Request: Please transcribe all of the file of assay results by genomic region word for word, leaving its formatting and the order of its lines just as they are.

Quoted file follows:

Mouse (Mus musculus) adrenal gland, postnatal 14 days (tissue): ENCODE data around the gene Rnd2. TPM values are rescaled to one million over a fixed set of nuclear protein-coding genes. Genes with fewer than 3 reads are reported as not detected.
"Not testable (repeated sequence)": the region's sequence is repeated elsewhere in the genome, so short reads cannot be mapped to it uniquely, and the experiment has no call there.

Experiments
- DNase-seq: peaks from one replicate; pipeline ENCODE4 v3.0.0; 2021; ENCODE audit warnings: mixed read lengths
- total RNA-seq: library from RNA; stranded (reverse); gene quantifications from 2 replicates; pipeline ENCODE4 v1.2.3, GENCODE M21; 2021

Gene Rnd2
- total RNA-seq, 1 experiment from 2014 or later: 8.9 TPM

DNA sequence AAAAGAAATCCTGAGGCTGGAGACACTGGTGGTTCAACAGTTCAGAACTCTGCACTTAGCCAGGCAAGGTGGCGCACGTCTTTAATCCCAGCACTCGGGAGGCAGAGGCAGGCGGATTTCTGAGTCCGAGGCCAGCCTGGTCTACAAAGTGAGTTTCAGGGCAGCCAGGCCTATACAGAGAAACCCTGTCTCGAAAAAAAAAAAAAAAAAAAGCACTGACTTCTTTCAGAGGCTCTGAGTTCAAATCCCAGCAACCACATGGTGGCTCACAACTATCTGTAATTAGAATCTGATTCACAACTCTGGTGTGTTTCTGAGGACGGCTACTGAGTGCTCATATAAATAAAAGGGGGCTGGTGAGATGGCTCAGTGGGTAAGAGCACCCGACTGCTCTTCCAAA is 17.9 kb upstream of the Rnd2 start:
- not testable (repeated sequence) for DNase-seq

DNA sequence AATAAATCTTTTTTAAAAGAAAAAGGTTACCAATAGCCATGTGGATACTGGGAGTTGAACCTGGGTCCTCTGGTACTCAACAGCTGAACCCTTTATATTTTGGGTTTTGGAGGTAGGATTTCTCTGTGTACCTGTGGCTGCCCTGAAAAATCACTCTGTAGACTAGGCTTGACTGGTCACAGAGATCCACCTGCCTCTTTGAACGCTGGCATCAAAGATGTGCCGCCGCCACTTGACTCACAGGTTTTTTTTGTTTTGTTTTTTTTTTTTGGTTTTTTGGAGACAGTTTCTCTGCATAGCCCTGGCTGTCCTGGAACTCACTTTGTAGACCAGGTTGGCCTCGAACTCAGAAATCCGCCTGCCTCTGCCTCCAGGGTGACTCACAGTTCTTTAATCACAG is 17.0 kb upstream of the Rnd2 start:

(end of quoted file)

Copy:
Mouse (Mus musculus) adrenal gland, postnatal 14 days (tissue): ENCODE data around the gene Rnd2. TPM values are rescaled to one million over a fixed set of nuclear protein-coding genes. Genes with fewer than 3 reads are reported as not detected.
"Not testable (repeated sequence)": the region's sequence is repeated elsewhere in the genome, so short reads cannot be mapped to it uniquely, and the experiment has no call there.

Experiments
- DNase-seq: peaks from one replicate; pipeline ENCODE4 v3.0.0; 2021; ENCODE audit warnings: mixed read lengths
- total RNA-seq: library from RNA; stranded (reverse); gene quantifications from 2 replicates; pipeline ENCODE4 v1.2.3, GENCODE M21; 2021

Gene Rnd2
- total RNA-seq, 1 experiment from 2014 or later: 8.9 TPM

DNA sequence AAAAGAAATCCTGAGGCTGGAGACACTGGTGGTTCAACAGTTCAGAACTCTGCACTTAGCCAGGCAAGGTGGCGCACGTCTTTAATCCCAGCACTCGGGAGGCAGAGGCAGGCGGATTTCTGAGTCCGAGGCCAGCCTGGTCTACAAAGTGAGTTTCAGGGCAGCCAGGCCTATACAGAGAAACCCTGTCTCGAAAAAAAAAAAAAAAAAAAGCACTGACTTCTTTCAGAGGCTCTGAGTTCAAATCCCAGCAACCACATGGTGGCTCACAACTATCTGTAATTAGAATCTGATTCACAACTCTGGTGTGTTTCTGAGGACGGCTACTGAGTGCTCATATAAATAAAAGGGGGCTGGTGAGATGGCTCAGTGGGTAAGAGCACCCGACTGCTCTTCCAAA is 17.9 kb upstream of the Rnd2 start:
- not testable (repeated sequence) for DNase-seq

DNA sequence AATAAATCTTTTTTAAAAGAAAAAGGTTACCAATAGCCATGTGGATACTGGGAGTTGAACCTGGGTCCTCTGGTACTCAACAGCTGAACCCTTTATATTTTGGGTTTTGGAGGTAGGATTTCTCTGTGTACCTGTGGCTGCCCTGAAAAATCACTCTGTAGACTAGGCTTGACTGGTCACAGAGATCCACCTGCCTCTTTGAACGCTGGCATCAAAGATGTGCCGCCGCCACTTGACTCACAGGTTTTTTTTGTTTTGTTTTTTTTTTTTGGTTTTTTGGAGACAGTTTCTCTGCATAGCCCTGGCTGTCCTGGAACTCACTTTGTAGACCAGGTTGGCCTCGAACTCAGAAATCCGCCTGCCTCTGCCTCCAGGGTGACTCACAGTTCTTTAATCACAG is 17.0 kb upstream of the Rnd2 start: